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Night Sky Photography - An Equatorial Mount: My lucky day!  Rate Topic 
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Posted by jk: Thu Aug 29th, 2019 22:17 101st Post
Ok probably best to use pack voltage of 7.2 volts made by a pair of cells in series.

I know that the different manufacturers' use different voltages but the worst part is finding ways of connection to these different batteries.  Each seems to have their own proprietary connection mechanisms.



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Posted by Robert: Mon Jul 20th, 2020 09:33 102nd Post
We are currently blessed with Comet Neowise which is just about visible to the naked eye low in the Northern sky, just to the East of Ursa Major.

Last night was the first opportunity to see it due to almost continuous night time cloud cover since I became aware of the Comet.  Neowise is scheduled to peak it's presence about the 25th July.

Here is my first attempt to photograph it, about 2am BST 20 July 2020. Nikon D800, Nikkor 300mm f/2.8 wide open, 15 seconds, ISO 800.



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If the weather permits I would like to try again, it would be nice to include a terrestrial subject as foreground but at lease I have managed one image of our visitor.

Edit: Since posting the image I notice the graduation of light around the comet is poor, I hope to post again with a decent graduation, I exported a JPEG from the TIFF output of Photoshop due to space considerations but perhaps it wasn't high enough quality?



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Posted by Eric: Mon Jul 20th, 2020 13:37 103rd Post
That’s an excellent capture Robert. 
Most of the shots I’ve seen on line have significant terrestrial subject matter included (ie wider angle). As a result, the comet is a small dot and smudge against a large plain sky ...which helps it stand out more I guess.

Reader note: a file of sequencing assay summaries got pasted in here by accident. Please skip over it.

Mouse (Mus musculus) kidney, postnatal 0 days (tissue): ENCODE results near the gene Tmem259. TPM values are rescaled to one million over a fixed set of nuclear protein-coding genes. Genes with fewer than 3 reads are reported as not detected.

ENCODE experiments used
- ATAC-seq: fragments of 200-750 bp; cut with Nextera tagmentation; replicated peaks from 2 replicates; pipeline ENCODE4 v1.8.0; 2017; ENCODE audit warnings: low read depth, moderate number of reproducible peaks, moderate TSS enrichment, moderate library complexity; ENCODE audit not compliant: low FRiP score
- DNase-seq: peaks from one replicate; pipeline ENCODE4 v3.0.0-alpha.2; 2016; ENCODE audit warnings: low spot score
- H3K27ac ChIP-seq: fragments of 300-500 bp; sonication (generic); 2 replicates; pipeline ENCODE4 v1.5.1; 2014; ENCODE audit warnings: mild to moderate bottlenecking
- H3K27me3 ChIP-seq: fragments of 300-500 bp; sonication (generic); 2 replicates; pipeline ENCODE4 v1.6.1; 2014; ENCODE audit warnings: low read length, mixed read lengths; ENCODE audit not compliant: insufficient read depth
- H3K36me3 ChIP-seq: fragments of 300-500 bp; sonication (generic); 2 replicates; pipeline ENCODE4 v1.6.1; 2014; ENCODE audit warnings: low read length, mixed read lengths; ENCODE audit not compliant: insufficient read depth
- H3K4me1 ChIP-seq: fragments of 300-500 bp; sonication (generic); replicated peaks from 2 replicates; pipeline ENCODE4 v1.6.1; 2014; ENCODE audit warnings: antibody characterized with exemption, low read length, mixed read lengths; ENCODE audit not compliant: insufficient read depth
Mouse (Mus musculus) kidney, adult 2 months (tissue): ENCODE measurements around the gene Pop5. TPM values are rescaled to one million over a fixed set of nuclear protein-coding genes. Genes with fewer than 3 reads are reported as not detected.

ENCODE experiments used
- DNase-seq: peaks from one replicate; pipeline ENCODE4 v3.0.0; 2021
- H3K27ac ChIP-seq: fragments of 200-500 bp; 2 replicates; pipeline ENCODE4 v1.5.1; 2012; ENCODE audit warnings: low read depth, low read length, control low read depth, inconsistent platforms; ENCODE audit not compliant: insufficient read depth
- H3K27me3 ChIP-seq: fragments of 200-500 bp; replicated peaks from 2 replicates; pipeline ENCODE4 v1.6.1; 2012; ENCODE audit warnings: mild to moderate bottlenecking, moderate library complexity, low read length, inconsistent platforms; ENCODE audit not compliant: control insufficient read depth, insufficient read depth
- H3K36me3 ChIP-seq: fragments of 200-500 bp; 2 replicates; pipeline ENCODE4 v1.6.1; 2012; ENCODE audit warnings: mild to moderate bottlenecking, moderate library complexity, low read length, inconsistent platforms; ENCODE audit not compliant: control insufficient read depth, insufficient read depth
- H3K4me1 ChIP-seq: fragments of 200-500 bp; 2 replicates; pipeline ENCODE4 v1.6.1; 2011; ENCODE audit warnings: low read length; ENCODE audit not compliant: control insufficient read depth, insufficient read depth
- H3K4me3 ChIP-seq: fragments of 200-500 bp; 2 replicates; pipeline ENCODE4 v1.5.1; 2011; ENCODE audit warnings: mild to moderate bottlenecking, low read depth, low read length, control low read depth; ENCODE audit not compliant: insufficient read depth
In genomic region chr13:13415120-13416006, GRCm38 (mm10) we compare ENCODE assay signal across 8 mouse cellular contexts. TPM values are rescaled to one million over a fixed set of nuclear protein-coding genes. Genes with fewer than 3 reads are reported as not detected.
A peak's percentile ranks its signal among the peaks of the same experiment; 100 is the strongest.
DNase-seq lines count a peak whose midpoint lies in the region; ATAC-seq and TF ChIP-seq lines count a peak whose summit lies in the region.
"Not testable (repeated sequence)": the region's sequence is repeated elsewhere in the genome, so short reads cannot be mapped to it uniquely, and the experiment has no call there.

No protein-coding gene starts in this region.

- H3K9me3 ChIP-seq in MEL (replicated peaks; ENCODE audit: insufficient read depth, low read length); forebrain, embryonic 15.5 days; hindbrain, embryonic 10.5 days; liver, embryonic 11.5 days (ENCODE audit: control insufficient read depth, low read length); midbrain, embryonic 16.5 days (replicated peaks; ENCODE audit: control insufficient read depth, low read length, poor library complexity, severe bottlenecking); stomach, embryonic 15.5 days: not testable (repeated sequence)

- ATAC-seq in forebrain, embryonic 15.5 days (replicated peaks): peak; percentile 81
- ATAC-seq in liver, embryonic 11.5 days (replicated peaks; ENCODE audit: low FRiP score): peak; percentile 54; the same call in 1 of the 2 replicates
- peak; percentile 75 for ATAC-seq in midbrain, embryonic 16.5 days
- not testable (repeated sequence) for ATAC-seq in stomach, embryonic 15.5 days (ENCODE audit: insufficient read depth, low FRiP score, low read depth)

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Posted by jk: Mon Jul 20th, 2020 15:30 104th Post
This image on the Fuji-X forum (also on her Flickr) is the best I have seen.

Original here... https://live.staticflickr.com/65535/50119671932_b637ddfb62_h.jpg



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Posted by Robert: Mon Jul 20th, 2020 16:24 105th Post
Interesting image... No movement in the stars but there are no waves in the water either...  My guess is the stars have been pasted in, if an astro mount had been used the terrestrial highlights would have shown trails.

Is the blue at the lower edge of the comet CA? I am guessing so.  I will reprocess the image but I now wish I had made the exposure as an NEF, I had forgotten I had set the D800 in JPEG mode because I have been doing time-lapse.



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Posted by Robert: Mon Jul 20th, 2020 16:28 106th Post
Eric wrote:
That’s an excellent capture Robert. 
Most of the shots I’ve seen on line have significant terrestrial subject matter included (ie wider angle). As a result, the comet is a small dot and smudge against a large plain sky ...which helps it stand out more I guess.
Thanks Eric, The first one I saw was Stone Henge, that was what alerted me to the presence of the comet.  I usually try to include a terrestrial feature but it isn't always easy.  I wonder what it's like in Wasdale, with Gable and Scafell in the foreground.  It's a fair drag up there to discover it's not high enough in the sky.



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Posted by jk: Mon Jul 20th, 2020 17:25 107th Post
The exposure of the image I posted a link to was ISO1600, f2.8, 8secs.



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Posted by Robert: Mon Jul 20th, 2020 17:58 108th Post
jk wrote:
The exposure of the image I posted a link to was ISO1600, f2.8, 8secs. At 8 seconds I would expect elongated stars, mine was 15 seconds, admittedly with a longer lens...